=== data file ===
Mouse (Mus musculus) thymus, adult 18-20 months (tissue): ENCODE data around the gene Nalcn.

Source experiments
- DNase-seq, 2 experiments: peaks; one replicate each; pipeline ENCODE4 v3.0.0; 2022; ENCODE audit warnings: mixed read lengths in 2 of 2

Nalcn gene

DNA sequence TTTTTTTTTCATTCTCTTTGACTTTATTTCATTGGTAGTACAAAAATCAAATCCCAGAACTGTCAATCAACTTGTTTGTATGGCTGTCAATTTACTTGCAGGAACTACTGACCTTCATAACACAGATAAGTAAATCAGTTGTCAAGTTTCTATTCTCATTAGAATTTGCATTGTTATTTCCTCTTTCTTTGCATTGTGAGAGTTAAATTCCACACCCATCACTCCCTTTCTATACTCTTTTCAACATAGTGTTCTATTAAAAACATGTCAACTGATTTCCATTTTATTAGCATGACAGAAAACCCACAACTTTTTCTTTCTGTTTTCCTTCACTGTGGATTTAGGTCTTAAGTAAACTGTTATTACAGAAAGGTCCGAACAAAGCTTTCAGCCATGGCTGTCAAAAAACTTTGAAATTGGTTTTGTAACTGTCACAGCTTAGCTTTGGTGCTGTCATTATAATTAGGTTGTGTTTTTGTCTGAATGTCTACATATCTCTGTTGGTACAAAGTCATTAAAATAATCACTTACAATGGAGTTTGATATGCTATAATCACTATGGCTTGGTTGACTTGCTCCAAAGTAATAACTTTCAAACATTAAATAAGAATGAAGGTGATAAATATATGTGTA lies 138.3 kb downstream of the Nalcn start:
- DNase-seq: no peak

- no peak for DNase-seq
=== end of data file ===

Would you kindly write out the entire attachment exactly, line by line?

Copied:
Mouse (Mus musculus) thymus, adult 18-20 months (tissue): ENCODE data around the gene Nalcn.

Source experiments
- DNase-seq, 2 experiments: peaks; one replicate each; pipeline ENCODE4 v3.0.0; 2022; ENCODE audit warnings: mixed read lengths in 2 of 2

Nalcn gene

DNA sequence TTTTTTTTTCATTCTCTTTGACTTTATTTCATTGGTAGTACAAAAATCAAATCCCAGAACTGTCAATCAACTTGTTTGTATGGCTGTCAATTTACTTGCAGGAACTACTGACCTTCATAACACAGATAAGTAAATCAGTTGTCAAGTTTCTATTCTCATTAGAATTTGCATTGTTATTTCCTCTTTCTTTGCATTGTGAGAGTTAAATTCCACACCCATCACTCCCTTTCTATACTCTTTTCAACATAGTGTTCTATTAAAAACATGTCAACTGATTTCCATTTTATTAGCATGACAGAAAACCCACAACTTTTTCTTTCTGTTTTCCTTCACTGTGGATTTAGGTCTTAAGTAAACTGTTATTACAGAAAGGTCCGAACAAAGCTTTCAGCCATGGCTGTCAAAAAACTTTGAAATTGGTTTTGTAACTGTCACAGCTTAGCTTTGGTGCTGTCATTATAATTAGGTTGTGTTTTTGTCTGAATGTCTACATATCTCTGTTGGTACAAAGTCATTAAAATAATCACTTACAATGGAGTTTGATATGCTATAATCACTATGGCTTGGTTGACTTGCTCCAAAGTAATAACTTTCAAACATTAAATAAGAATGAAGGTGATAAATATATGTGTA lies 138.3 kb downstream of the Nalcn start:
- DNase-seq: no peak

- no peak for DNase-seq